%C Houston, TX
%8 2020-02
%G eng
%0 Generic
%D 2019
%T A Collection of White Papers from the BDEC2 Workshop in San Diego, CA
%A Ilkay Altintas
%A Kyle Marcus
%A Volkan Vural
%A Shweta Purawat
%A Daniel Crawl
%A Gabriel Antoniu
%A Alexandru Costan
%A Ovidiu Marcu
%A Prasanna Balaprakash
%A Rongqiang Cao
%A Yangang Wang
%A Franck Cappello
%A Robert Underwood
%A Sheng Di
%A Justin M. Wozniak
%A Jon C. Calhoun
%A Cong Xu
%A Antonio Lain
%A Paolo Faraboschi
%A Nic Dube
%A Dejan Milojicic
%A Balazs Gerofi
%A Maria Girone
%A Viktor Khristenko
%A Tony Hey
%A Erza Kissel
%A Yu Liu
%A Richard Loft
%A Pekka Manninen
%A Sebastian von Alfthan
%A Takemasa Miyoshi
%A Bruno Raffin
%A Olivier Richard
%A Denis Trystram
%A Maryam Rahnemoonfar
%A Robin Murphy
%A Joel Saltz
%A Kentaro Sano
%A Rupak Roy
%A Kento Sato
%A Jian Guo
%A Jen s Domke
%A Weikuan Yu
%A Takaki Hatsui
%A Yasumasa Joti
%A Alex Szalay
%A William M. Tang
%A Michael R. Wyatt II
%A Michela Taufer
%A Todd Gamblin
%A Stephen Herbein
%A Adam Moody
%A Dong H. Ahn
%A Rich Wolski
%A Chandra Krintz
%A Fatih Bakir
%A Wei-tsung Lin
%A Gareth George
%B Innovative Computing Laboratory Technical Report
%I University of Tennessee
%8 2019-10
%G eng
%0 Journal Article
%J The International Journal of High Performance Computing Applications
%D 2019
%T Distributed-Memory Lattice H-Matrix Factorization
%A Ichitaro Yamazaki
%A Akihiro Ida
%A Rio Yokota
%A Jack Dongarra
%X We parallelize the LU factorization of a hierarchical low-rank matrix (ℋ-matrix) on a distributed-memory computer. This is much more difficult than the ℋ-matrix-vector multiplication due to the dataflow of the factorization, and it is much harder than the parallelization of a dense matrix factorization due to the irregular hierarchical block structure of the matrix. Block low-rank (BLR) format gets rid of the hierarchy and simplifies the parallelization, often increasing concurrency. However, this comes at a price of losing the near-linear complexity of the ℋ-matrix factorization. In this work, we propose to factorize the matrix using a “lattice ℋ-matrix” format that generalizes the BLR format by storing each of the blocks (both diagonals and off-diagonals) in the ℋ-matrix format. These blocks stored in the ℋ-matrix format are referred to as lattices. Thus, this lattice format aims to combine the parallel scalability of BLR factorization with the near-linear complexity of ℋ-matrix factorization. We first compare factorization performances using the ℋ-matrix, BLR, and lattice ℋ-matrix formats under various conditions on a shared-memory computer. Our performance results show that the lattice format has storage and computational complexities similar to those of the ℋ-matrix format, and hence a much lower cost of factorization than BLR. We then compare the BLR and lattice ℋ-matrix factorization on distributed-memory computers. Our performance results demonstrate that compared with BLR, the lattice format with the lower cost of factorization may lead to faster factorization on the distributed-memory computer.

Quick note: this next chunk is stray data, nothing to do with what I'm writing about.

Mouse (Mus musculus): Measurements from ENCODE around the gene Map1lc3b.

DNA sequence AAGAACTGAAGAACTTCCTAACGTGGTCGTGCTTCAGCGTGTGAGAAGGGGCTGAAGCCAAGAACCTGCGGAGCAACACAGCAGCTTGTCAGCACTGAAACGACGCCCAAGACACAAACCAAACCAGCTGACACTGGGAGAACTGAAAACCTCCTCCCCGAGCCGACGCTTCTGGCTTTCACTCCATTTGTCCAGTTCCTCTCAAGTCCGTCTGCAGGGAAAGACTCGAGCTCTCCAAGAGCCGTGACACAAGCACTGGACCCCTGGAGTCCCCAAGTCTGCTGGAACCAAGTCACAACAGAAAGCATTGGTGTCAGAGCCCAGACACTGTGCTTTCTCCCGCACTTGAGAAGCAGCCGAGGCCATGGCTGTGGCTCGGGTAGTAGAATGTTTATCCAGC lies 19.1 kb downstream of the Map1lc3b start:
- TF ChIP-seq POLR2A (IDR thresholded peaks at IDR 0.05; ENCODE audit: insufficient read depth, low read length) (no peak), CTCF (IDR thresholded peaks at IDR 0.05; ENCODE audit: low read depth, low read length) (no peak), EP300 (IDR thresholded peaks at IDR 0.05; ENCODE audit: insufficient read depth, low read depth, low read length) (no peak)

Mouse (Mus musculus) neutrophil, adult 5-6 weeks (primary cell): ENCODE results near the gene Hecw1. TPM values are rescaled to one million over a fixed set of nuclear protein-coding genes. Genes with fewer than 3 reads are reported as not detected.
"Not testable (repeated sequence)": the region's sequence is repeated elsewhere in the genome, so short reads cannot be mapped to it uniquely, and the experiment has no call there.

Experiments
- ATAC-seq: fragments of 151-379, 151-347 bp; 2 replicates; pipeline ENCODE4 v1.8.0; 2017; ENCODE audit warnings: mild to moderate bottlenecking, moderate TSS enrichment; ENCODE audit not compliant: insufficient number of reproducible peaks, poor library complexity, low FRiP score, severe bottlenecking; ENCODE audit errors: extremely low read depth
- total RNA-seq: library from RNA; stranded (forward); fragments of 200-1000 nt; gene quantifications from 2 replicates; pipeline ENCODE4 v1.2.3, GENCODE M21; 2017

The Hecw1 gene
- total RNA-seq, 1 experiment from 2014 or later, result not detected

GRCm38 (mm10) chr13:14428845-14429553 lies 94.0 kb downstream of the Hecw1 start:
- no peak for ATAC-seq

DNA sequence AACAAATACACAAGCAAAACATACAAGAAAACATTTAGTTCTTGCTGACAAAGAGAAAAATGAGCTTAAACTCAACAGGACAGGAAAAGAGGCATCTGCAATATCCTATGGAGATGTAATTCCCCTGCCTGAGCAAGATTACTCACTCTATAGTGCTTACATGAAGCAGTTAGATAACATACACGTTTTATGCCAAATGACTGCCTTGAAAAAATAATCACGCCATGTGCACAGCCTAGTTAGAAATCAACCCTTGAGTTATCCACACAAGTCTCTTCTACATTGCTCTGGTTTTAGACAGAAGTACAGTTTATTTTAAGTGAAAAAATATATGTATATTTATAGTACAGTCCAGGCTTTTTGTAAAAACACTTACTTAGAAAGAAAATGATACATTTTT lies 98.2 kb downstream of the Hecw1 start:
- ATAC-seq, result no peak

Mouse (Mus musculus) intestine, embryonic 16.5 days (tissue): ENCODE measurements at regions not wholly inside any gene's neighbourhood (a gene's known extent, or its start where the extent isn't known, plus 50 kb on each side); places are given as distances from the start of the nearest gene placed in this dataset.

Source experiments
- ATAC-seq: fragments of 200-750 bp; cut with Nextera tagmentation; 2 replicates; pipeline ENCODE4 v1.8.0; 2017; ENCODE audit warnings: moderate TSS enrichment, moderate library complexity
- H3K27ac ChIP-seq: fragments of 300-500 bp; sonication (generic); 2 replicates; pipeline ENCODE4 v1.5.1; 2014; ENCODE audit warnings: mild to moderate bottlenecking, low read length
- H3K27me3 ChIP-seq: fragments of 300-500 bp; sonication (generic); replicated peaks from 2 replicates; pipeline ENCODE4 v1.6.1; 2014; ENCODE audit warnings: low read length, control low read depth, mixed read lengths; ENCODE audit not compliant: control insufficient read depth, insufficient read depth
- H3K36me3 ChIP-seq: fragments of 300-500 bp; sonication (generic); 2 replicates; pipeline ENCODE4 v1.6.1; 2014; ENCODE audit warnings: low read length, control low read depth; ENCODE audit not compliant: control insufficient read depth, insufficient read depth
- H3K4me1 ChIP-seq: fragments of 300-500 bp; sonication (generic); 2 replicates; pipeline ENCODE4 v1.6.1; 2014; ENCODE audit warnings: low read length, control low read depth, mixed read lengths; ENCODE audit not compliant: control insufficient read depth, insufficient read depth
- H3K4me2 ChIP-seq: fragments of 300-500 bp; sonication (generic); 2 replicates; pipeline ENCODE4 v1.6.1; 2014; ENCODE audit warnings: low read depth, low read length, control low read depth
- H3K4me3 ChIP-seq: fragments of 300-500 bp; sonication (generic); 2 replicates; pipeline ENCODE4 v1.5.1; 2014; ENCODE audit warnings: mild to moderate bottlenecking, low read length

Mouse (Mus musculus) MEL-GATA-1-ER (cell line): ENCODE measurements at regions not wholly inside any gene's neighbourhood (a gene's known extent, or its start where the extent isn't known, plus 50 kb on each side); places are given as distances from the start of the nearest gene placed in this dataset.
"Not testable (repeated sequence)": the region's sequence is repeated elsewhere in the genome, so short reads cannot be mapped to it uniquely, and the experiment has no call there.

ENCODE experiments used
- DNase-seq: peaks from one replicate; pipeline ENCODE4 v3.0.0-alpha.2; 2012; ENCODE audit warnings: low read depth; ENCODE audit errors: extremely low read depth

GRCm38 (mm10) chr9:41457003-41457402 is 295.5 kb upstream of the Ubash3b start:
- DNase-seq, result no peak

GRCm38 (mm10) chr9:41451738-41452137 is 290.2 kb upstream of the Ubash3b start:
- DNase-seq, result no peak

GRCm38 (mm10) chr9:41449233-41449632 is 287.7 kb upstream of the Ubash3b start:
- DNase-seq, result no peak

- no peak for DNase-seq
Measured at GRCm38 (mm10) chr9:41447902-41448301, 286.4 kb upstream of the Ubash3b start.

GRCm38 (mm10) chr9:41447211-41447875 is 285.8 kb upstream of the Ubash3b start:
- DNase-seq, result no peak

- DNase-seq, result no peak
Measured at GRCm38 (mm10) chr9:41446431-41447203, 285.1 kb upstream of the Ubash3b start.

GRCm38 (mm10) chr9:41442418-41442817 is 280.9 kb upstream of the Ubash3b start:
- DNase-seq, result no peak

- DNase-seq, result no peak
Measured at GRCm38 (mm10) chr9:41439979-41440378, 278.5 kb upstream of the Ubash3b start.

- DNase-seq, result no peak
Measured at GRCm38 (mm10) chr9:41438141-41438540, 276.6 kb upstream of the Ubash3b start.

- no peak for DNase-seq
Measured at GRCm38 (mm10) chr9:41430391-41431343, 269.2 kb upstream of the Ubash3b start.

%B The International Journal of High Performance Computing Applications
%V 33
%P 1046–1063
%8 2019-08
%G eng
%N 5
%R https://doi.org/10.1177/1094342019861139
%0 Generic
%D 2019
%T An Empirical View of SLATE Algorithms on Scalable Hybrid System
%A Asim YarKhan
%A Jakub Kurzak
%A Ahmad Abdelfattah
%A Jack Dongarra
%B Innovative Computing Laboratory Technical Report
%I University of Tennessee, Knoxville
%8 2019-09
%G eng
%0 Conference Paper
%B PAW-ATM Workshop at SC19
%D 2019
%T Evaluation of Programming Models to Address Load Imbalance on Distributed Multi-Core CPUs: A Case Study with Block Low-Rank Factorization
%A Yu Pei
%A George Bosilca
%A Ichitaro Yamazaki
%A Akihiro Ida
%A Jack Dongarra
%B PAW-ATM Workshop at SC19
%I ACM
%C Denver, CO
%8 2019-11
%G eng
%0 Conference Paper
%B IEEE High Performance Extreme Computing Conference (HPEC 2019), Best Paper Finalist